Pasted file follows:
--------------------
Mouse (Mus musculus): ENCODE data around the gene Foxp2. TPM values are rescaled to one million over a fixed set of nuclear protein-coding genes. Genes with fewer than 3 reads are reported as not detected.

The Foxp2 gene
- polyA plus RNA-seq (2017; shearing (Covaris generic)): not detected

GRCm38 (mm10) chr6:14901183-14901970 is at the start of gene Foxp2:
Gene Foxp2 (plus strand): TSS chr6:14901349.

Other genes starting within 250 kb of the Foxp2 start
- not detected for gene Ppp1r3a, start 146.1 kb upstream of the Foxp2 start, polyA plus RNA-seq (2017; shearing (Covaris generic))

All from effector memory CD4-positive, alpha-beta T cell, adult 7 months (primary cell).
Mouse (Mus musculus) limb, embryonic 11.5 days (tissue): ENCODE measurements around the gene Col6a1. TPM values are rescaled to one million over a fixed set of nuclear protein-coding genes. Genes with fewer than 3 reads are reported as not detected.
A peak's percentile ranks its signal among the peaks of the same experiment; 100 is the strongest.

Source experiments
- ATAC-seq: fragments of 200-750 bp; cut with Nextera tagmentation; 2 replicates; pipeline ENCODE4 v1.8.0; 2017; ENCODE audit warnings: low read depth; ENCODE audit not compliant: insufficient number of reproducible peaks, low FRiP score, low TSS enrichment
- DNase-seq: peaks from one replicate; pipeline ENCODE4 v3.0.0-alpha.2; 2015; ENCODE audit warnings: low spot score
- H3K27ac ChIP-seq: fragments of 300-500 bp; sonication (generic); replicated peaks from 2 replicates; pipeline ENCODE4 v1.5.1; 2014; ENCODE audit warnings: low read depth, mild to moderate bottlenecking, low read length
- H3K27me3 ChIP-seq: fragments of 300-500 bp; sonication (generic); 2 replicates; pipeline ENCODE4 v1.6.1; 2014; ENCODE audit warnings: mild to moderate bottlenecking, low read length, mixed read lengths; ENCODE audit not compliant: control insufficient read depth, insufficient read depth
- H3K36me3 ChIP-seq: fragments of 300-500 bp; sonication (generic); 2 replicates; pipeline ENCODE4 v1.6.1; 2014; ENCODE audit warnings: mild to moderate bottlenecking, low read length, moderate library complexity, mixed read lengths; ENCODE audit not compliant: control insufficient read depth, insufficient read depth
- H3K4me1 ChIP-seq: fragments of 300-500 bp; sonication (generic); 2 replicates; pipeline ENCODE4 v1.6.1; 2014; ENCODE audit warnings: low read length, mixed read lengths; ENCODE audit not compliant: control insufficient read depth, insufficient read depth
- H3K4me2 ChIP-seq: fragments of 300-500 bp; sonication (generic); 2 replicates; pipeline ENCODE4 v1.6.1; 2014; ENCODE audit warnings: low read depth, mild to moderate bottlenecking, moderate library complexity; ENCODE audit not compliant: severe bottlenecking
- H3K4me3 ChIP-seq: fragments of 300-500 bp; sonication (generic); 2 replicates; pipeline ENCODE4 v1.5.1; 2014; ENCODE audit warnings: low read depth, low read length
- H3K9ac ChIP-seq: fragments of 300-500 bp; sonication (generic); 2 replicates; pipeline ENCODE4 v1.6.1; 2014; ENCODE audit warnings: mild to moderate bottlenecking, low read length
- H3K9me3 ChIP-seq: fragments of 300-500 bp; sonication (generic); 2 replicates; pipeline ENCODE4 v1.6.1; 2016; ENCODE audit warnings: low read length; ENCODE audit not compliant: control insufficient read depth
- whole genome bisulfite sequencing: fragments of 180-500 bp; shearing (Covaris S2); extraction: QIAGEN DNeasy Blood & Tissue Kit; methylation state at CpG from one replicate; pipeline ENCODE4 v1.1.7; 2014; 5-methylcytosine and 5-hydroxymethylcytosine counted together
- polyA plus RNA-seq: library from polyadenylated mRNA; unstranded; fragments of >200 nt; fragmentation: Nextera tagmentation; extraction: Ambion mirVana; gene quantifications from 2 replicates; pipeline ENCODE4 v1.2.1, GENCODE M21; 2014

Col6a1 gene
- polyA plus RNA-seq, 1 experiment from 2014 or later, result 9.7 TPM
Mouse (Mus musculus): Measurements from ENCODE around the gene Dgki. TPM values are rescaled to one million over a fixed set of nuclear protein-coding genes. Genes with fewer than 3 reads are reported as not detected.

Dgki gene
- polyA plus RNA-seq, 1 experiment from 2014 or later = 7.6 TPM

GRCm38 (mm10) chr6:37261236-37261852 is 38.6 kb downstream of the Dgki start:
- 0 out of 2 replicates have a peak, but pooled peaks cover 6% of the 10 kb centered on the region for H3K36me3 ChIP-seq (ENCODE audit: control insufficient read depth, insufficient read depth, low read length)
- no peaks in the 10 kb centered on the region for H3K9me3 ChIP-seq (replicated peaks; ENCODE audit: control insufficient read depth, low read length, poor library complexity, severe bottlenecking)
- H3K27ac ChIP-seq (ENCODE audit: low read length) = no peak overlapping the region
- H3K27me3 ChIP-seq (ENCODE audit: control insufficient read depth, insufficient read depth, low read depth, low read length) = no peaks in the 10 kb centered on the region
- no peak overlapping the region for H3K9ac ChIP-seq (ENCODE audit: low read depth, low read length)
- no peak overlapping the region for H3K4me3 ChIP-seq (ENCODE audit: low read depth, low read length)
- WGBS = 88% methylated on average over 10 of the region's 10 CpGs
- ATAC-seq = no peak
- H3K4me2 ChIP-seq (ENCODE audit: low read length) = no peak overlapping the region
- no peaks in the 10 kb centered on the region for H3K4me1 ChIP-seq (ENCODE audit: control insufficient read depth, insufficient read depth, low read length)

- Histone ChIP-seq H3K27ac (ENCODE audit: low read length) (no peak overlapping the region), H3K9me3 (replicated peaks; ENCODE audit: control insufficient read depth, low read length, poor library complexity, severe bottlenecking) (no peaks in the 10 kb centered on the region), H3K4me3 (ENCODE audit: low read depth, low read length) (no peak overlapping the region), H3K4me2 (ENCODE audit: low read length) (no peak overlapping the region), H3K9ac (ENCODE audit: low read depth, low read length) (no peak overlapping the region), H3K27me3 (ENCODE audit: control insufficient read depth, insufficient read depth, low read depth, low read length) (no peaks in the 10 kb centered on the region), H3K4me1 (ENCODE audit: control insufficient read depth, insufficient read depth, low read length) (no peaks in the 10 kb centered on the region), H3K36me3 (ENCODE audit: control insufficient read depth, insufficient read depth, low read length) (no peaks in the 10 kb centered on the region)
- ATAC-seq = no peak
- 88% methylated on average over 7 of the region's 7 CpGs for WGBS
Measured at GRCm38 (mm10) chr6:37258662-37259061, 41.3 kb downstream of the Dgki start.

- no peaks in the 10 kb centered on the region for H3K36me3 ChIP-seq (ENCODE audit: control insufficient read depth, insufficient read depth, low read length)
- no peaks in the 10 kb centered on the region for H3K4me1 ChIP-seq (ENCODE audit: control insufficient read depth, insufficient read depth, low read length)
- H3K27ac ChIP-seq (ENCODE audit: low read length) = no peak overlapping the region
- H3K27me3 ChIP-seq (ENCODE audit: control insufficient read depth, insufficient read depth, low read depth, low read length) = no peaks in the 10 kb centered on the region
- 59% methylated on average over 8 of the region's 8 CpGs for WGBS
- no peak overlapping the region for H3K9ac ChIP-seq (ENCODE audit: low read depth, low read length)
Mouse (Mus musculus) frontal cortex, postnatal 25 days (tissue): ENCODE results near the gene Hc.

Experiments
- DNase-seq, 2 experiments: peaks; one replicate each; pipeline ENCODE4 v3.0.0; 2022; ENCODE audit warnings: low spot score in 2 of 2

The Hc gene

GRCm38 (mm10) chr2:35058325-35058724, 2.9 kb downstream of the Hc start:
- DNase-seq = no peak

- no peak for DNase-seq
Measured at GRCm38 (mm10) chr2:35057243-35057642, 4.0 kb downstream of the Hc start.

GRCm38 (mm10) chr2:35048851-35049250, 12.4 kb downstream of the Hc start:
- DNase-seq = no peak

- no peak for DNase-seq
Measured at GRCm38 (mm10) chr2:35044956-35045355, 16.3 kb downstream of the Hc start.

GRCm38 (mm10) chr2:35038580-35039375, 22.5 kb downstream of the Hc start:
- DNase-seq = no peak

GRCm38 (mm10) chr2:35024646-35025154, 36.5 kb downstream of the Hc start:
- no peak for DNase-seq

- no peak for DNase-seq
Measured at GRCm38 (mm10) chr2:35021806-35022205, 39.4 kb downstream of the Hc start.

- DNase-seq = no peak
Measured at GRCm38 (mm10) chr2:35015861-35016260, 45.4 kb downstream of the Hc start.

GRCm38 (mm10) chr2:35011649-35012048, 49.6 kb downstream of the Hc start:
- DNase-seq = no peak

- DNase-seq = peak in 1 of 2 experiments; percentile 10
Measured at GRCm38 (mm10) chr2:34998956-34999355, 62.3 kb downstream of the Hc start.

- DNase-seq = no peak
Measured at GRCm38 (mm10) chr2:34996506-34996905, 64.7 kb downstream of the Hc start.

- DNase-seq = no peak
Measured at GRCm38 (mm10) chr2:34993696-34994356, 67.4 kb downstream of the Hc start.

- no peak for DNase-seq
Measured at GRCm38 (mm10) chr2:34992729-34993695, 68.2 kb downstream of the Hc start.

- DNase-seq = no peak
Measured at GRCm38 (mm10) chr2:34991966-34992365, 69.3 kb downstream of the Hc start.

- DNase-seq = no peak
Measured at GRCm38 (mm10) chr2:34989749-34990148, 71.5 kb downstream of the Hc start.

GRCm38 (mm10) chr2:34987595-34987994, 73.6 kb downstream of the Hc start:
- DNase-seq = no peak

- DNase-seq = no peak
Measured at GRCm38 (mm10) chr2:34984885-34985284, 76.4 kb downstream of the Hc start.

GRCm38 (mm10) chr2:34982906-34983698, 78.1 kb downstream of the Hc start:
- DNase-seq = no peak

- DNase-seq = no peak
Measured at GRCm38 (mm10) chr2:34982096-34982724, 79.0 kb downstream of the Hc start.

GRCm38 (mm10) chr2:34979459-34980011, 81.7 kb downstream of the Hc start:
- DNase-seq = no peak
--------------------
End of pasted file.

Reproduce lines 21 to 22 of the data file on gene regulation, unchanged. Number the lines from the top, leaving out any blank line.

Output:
- H3K9me3 ChIP-seq: fragments of 300-500 bp; sonication (generic); 2 replicates; pipeline ENCODE4 v1.6.1; 2016; ENCODE audit warnings: low read length; ENCODE audit not compliant: control insufficient read depth
- whole genome bisulfite sequencing: fragments of 180-500 bp; shearing (Covaris S2); extraction: QIAGEN DNeasy Blood & Tissue Kit; methylation state at CpG from one replicate; pipeline ENCODE4 v1.1.7; 2014; 5-methylcytosine and 5-hydroxymethylcytosine counted together